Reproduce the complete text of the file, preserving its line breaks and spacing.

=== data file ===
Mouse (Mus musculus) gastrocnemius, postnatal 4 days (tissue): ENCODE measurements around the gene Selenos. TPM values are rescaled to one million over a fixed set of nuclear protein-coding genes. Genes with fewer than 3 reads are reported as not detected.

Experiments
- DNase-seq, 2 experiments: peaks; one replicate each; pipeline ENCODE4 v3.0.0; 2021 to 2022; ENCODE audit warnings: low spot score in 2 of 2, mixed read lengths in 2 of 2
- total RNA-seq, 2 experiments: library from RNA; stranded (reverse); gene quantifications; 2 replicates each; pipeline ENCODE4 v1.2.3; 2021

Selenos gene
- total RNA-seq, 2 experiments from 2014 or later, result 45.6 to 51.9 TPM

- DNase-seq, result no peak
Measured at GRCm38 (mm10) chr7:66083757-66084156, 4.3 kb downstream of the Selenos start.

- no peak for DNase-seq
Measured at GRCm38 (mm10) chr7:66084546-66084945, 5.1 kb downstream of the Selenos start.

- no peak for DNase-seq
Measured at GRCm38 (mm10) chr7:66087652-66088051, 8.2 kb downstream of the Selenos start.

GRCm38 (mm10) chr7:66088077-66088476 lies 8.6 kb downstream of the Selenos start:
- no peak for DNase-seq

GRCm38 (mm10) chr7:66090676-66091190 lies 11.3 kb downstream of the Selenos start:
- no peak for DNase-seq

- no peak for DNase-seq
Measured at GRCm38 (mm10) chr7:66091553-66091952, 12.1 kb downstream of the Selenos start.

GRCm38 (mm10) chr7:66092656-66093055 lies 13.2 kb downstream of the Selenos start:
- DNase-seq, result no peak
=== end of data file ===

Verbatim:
Mouse (Mus musculus) gastrocnemius, postnatal 4 days (tissue): ENCODE measurements around the gene Selenos. TPM values are rescaled to one million over a fixed set of nuclear protein-coding genes. Genes with fewer than 3 reads are reported as not detected.

Experiments
- DNase-seq, 2 experiments: peaks; one replicate each; pipeline ENCODE4 v3.0.0; 2021 to 2022; ENCODE audit warnings: low spot score in 2 of 2, mixed read lengths in 2 of 2
- total RNA-seq, 2 experiments: library from RNA; stranded (reverse); gene quantifications; 2 replicates each; pipeline ENCODE4 v1.2.3; 2021

Selenos gene
- total RNA-seq, 2 experiments from 2014 or later, result 45.6 to 51.9 TPM

- DNase-seq, result no peak
Measured at GRCm38 (mm10) chr7:66083757-66084156, 4.3 kb downstream of the Selenos start.

- no peak for DNase-seq
Measured at GRCm38 (mm10) chr7:66084546-66084945, 5.1 kb downstream of the Selenos start.

- no peak for DNase-seq
Measured at GRCm38 (mm10) chr7:66087652-66088051, 8.2 kb downstream of the Selenos start.

GRCm38 (mm10) chr7:66088077-66088476 lies 8.6 kb downstream of the Selenos start:
- no peak for DNase-seq

GRCm38 (mm10) chr7:66090676-66091190 lies 11.3 kb downstream of the Selenos start:
- no peak for DNase-seq

- no peak for DNase-seq
Measured at GRCm38 (mm10) chr7:66091553-66091952, 12.1 kb downstream of the Selenos start.

GRCm38 (mm10) chr7:66092656-66093055 lies 13.2 kb downstream of the Selenos start:
- DNase-seq, result no peak